Can Christians Suffer from Depression?

Can a Christian Struggle with Depression?

It is funny how certain events, which were very mundane and unmemorable at the time you experienced them, stand out in your mind as significant memories. For example, I remember a time when I was a child that my mother and I returned from a late night run to Wendy’s. We had bought Frostys and were preparing to go inside and enjoy them together. For whatever reason, as my mom sought to unlock the front door, she dropped hers and it spattered all over the sidewalk. I remember feeling very sorry for her that she was not going to get to enjoy her ice-cream. How old was I when that happened? I don’t know…maybe five. Why does that stand out to me as a significant memory of my youth? I have no idea. I just remember that it does. I doubt she remembers it. It is funny how such things can stick with you.

That leads me to another mundane event that I remember. It was in the late spring or early summer of 2012. I watching the Charley Rose show late one night. They were doing a series of episodes on the science of the brain and on this particular episode they were talking about depression. Several people sat around his table that night and discussed their experiences with depression. At the time that I listened to them it struck me as so strange. Their experiences were foreign to me and I could not really understand how what they were saying could be true. One gentlemen told of how after he had went on medication, after two weeks, he was suddenly back to his normal experience. He said to himself, “Oh, there you are again…where have you been for the last several years?”

I was fascinated, but I didn’t understand.

Little did I know, that only a short time later, I would understand his experience all too well.

Fast forward a few weeks to Saturday night, June 30th. For a few weeks I had noticed a slight change in my mood. I was more emotional than usual. A friend from out of town had been scheduled to have dinner with me and when he canceled, I cried. What? Cried? Yep. Cried. I had no idea why. I wrote it off as a strange aberration–possibly that I had not had enough sleep, or maybe there had just been too much stress lately and I thought I really needed a night out with a friend. I just knew the experience was strange. And happening more often.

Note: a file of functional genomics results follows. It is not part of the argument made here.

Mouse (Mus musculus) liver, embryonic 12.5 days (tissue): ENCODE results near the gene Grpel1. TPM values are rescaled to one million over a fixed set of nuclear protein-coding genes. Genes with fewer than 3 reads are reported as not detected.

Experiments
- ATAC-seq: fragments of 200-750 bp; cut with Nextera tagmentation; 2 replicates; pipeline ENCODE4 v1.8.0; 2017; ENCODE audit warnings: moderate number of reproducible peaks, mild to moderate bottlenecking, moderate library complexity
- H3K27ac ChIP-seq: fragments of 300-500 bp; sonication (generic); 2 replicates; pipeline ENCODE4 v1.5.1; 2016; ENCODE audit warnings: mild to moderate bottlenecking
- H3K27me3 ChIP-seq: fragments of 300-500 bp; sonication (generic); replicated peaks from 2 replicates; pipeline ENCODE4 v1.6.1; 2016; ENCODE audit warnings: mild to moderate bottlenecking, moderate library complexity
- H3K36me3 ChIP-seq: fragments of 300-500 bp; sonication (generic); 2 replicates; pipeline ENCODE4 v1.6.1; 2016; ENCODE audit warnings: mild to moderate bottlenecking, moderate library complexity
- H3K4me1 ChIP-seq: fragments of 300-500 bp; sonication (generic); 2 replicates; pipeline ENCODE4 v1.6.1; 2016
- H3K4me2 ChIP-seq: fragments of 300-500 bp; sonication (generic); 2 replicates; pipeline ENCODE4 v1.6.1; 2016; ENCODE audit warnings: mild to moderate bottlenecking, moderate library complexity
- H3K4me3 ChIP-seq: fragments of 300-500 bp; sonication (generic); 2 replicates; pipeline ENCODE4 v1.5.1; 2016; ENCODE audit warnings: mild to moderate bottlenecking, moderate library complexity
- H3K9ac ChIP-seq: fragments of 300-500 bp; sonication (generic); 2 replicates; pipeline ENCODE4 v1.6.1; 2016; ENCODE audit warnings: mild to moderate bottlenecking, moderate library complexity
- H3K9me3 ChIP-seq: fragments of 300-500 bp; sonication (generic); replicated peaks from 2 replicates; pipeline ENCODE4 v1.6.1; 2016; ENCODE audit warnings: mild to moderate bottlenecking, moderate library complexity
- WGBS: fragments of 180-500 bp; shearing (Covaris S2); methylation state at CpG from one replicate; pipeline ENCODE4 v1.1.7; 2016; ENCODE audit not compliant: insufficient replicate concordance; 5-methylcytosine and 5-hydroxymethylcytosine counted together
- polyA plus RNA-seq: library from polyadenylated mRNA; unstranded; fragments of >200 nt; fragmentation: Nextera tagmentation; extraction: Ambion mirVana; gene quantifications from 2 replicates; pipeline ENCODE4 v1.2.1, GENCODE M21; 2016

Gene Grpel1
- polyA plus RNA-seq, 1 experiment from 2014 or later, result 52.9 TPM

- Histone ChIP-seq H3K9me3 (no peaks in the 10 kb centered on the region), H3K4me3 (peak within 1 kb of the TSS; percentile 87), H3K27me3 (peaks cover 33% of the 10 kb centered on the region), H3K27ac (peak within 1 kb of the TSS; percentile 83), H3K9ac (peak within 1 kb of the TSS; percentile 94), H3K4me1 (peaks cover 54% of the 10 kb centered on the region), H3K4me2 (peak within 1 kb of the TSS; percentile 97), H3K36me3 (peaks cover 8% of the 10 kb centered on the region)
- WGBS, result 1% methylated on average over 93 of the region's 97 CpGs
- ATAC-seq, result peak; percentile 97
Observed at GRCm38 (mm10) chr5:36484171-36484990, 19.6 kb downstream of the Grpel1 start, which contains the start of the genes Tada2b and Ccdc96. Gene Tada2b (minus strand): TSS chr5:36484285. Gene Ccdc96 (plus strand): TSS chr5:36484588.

All of that was a prelude to the night of the 30th. That night I had prepared for my sermon that I needed to preach the next morning. Everything was as it often was on a Saturday night. My family was already in bed and I was the last one to go to sleep. As I made my way to the bedroom something rushed over me–it actually felt like a physical event–and something changed in my brain chemistry from which I have never been the same. Suddenly I was filled with anxiety…suddenly I was afraid of things that had never occurred to me. Suddenly I was overwhelmed with emotion. What had happened to me? I did not know.

All I know is that for days, and then weeks, and then months, it did not change back. Every moment had become a moment of excruciating pain. Nothing seemed right. I could not think like I used to. I could not reason like I used to. I could not change what was happening in my mind. I knew what was happening was not right somehow…not the way things were supposed to be…and yet I couldn’t reason my way through it back to a place of stability.

What I slowly came to realize is that I was experiencing my first moments of clinical depression.

To try to explain to you what hell the next 6 months of my life was like would be impossible. For those who have suffered with depression and anxiety, all I can say is, “you know!” For those who haven’t, all I can say is, “you couldn’t possibly know.” There is nothing like it. Even grief, which shares many similarities with depression, is not quite like it. It is a thing unto itself, and it is a monster.

Thankfully I had a wife who was very sympathetic. For about two weeks after our first son was born she had experienced post-partum depression. Lucky for her, she was able to pull out of it rather quickly, but she experienced it for a prolonged enough time that she knew my symptoms and knew what I was suffering through. I don’t think I would have ever made it through to the other side had it not been for her.

For six months I dealt with this monster mostly alone. I had an older friend who I was seeking spiritual guidance from, and he helped me along the way. But for reasons I can’t remember now, I was hesitant to go to the doctor. I had always heard that depression medication was highly addictive and it was not something I wanted to get into. I was afraid of it because I didn’t understand it. But after the encouragement of another close friend who had been through depression, I began to research the options myself.  I discovered that the medication was not like I thought it was. While it was true that certain medications for anxiety can become highly addictive, it was not true of depression medication in general.